“BUSINESS ETHICS MUST BE PRESENTED, PRESERVED AND PROMOTED”
“BUSINESS ETHICS MUST BE PRESENTED, PRESERVED AND PROMOTED”
By: J. Glenn Ebersole, Jr., Chief Executive of J. G. Ebersole Associates and The Renaissance Group ™
Business ethics are an almost daily topic in the news, in business schools, in the workplace and in our homes. I pay close attention to business ethics and what is written about them in my daily life as a strategic thinking, planning and business coach. I am still astounded at the remarks of major corporations a few years ago when they said they “waived or suspended” the ethics code or requirements. I am still at a total loss at how anyone can “suspend or waive” ethics.
While I may not be able to explain the suspension or waiving of ethics, I do hope to provide some solid advice on what business and other organizations need to do today to present, preserve and promote ethics in their organizations. Here are ten action items I would recommend:
1. Present ethical behavior as a requirement, not an option. Major business corporations are standing trial, literally and figuratively, for very strong violations of ethics. Acting unethically means that eventually you will be caught. Today is a very opportune time to take advantage of the current business environment to present ethical behavior as a requirement, not an option.
2. Present ethics in all daily interactions with internal and external stakeholders. Unfortunately too many people perceive that ethics only need to be presented to "bad" companies that need to reform. Well, my experience indicates just the opposite. Companies with strong track records of ethical, responsible behavior have the most to gain from a well thought out system to assure the cultivating of ethical corporate culture. Every action by every employee in an ethical culture will reinforce and further the company’s positive reputation.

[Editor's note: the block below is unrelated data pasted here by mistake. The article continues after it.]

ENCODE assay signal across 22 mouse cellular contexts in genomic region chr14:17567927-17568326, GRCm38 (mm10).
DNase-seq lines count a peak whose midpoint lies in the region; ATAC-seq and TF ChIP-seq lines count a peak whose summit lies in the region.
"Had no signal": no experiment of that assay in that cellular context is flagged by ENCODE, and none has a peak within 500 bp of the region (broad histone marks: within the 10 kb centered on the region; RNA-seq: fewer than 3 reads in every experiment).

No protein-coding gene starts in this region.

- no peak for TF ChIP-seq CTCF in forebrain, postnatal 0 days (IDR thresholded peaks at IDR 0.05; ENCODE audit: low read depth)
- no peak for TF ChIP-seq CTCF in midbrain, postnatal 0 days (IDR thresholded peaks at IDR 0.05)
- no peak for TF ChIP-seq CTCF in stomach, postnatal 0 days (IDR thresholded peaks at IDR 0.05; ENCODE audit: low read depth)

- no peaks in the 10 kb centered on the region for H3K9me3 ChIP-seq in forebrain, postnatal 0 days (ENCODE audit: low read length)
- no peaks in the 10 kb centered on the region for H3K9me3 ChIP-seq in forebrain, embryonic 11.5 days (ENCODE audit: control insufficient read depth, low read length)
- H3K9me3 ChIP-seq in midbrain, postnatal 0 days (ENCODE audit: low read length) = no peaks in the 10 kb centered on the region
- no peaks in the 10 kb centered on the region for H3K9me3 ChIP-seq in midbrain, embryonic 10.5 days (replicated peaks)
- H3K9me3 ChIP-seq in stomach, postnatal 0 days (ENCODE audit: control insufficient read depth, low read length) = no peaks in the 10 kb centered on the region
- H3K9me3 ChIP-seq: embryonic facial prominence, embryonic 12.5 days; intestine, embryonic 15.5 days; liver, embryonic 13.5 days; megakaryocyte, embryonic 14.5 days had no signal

3. Present the desired ethical behavior in an ethics code of conduct. Ethical conduct of each employee must become a habit of every minute of every hour of every day. No exceptions, no waivers and no suspensions of the ethics code!
4. Preserve ethics to let everyone know ethics is here to stay. While there may be “newcomers” to embracing ethics in business, ethical and responsible conduct have always been the standard at many companies. Even when ethical conduct may fail to improve the bottom line as strongly as desired, the alternative of operating unethically is not a viable option. This commitment will preserve and extend the reputation that has been earned through consistent ethical conduct over time.
5. Preserve an ethical culture that serves as a foundation. If you are not put to a test, then it is easy to say you act ethically. However, what do you do when you are faced with the tough ethical decisions? A very positive affirmation that your ethics program is a success is when there is an embedded culture where people will make the right choices, even when those choices are difficult, inconvenient, or adverse to the short-term interests of the individual or company.